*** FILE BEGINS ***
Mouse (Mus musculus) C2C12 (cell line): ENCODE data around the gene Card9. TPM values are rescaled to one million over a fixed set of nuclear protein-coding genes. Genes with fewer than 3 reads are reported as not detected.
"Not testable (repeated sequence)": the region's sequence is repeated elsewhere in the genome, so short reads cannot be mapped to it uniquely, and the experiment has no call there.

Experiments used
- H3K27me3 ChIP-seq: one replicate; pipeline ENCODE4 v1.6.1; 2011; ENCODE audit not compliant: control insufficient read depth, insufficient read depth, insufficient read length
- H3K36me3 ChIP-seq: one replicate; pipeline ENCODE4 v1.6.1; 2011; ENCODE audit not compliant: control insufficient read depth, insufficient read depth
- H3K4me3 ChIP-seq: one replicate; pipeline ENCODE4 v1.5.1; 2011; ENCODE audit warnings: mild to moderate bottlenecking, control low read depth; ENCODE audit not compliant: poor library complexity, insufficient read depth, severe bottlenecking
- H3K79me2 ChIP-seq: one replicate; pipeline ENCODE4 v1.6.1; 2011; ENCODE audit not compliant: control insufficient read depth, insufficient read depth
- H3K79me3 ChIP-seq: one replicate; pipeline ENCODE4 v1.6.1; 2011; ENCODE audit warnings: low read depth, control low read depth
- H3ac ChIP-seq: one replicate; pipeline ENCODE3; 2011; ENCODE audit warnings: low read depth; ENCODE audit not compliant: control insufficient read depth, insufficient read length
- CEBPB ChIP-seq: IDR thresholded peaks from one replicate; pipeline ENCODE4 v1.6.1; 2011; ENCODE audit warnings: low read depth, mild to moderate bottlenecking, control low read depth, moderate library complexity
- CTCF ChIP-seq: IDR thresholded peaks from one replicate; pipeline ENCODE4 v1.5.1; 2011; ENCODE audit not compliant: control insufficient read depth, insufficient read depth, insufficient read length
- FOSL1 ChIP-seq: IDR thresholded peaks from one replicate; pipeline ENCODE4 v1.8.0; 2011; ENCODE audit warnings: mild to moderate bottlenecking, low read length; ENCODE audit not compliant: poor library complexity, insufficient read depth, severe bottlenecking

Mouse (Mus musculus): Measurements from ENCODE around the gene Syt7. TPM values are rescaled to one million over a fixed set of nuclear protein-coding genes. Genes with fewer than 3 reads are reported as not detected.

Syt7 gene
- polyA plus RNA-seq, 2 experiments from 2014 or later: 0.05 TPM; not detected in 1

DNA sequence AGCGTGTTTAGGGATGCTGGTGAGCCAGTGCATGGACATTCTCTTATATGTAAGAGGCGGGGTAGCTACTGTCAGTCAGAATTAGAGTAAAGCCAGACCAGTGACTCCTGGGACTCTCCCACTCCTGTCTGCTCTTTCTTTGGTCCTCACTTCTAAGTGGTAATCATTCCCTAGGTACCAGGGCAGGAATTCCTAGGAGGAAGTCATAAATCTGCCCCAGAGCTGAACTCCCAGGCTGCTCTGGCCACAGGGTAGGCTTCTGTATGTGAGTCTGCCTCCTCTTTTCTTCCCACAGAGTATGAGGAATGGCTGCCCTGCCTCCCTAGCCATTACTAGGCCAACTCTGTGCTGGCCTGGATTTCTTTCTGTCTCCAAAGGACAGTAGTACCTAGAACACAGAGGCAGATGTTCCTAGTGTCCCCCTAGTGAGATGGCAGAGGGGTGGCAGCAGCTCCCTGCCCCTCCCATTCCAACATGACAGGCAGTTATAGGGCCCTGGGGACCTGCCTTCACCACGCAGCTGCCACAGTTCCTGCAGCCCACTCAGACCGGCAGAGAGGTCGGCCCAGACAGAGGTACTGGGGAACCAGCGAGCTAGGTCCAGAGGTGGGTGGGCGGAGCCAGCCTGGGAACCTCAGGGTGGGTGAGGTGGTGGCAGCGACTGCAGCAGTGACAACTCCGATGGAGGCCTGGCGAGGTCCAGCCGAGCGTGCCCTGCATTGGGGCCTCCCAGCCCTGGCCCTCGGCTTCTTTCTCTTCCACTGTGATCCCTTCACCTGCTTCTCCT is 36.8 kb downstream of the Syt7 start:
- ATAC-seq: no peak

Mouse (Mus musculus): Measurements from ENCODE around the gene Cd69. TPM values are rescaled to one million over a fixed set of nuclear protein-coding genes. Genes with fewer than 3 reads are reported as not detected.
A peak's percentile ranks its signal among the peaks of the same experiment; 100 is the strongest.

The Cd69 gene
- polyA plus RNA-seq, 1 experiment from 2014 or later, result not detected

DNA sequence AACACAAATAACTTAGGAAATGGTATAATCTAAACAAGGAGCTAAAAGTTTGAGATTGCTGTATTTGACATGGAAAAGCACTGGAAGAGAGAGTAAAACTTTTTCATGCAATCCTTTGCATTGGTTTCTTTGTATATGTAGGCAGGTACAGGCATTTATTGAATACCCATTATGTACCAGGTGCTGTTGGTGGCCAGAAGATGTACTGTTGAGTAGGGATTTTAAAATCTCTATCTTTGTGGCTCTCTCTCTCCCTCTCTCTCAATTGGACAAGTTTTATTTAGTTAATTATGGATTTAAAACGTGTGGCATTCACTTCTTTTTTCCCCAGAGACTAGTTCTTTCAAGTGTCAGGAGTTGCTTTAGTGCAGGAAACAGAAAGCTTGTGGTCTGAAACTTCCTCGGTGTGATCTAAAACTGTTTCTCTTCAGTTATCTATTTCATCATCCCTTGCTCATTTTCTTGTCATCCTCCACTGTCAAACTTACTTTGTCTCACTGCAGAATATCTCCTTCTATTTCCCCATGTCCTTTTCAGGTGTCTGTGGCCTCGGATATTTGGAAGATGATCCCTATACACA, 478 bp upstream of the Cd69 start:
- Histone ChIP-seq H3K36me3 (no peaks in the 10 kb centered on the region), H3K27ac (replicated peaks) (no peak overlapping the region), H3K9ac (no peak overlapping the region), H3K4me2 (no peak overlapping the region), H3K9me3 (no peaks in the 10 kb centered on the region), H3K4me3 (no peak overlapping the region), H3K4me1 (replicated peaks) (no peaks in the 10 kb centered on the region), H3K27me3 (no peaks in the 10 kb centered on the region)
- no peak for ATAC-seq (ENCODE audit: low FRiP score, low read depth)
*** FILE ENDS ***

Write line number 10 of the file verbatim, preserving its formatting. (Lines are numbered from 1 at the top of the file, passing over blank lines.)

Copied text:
- CEBPB ChIP-seq: IDR thresholded peaks from one replicate; pipeline ENCODE4 v1.6.1; 2011; ENCODE audit warnings: low read depth, mild to moderate bottlenecking, control low read depth, moderate library complexity